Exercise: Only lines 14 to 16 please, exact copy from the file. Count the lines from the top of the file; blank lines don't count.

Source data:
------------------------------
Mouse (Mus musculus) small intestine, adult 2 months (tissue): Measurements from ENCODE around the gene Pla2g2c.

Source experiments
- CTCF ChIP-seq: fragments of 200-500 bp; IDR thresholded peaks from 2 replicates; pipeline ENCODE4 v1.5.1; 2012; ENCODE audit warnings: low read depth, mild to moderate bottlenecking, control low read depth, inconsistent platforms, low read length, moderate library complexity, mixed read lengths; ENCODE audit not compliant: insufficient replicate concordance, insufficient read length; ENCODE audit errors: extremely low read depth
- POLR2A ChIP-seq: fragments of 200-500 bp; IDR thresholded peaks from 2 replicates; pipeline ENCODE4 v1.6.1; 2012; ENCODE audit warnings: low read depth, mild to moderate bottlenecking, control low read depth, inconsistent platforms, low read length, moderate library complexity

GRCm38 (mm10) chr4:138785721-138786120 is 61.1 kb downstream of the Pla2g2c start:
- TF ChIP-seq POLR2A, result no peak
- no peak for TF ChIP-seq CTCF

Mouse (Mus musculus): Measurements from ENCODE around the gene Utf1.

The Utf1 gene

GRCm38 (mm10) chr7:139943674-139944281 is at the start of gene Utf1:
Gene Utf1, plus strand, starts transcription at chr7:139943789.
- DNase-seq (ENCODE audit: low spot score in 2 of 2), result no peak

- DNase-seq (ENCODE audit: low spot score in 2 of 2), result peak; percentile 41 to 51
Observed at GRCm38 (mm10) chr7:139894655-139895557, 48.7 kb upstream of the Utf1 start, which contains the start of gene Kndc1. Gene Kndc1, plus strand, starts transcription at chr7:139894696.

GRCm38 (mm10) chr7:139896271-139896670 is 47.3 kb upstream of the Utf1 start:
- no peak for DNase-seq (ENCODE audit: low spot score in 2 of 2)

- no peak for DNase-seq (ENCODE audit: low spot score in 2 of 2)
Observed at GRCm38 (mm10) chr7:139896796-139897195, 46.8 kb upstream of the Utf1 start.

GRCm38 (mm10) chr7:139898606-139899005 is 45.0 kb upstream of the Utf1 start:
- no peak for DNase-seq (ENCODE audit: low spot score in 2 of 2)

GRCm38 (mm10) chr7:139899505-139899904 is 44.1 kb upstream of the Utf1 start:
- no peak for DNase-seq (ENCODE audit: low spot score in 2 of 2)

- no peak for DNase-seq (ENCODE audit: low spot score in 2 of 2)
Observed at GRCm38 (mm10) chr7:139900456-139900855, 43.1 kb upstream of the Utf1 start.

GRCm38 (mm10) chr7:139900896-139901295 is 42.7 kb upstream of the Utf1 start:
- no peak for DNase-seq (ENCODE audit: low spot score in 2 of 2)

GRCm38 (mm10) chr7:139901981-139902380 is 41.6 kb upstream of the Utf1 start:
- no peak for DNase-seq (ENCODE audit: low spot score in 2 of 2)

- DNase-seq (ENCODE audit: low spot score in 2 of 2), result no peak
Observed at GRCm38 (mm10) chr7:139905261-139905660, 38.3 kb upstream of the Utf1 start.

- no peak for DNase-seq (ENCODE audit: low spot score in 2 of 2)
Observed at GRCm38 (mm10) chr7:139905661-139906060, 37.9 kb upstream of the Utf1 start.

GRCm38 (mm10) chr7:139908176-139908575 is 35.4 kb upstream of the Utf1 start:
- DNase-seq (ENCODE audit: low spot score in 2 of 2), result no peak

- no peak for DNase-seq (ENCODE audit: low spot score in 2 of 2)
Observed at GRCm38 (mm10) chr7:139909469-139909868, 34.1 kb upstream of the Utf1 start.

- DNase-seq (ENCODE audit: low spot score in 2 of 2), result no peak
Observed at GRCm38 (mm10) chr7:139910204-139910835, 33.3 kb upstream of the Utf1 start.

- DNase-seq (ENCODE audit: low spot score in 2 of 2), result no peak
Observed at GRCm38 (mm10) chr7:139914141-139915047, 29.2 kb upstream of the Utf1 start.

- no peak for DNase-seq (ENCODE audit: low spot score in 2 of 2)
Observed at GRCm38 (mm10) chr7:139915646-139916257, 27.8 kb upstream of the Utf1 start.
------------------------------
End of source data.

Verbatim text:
Observed at GRCm38 (mm10) chr7:139894655-139895557, 48.7 kb upstream of the Utf1 start, which contains the start of gene Kndc1. Gene Kndc1, plus strand, starts transcription at chr7:139894696.

GRCm38 (mm10) chr7:139896271-139896670 is 47.3 kb upstream of the Utf1 start:
- no peak for DNase-seq (ENCODE audit: low spot score in 2 of 2)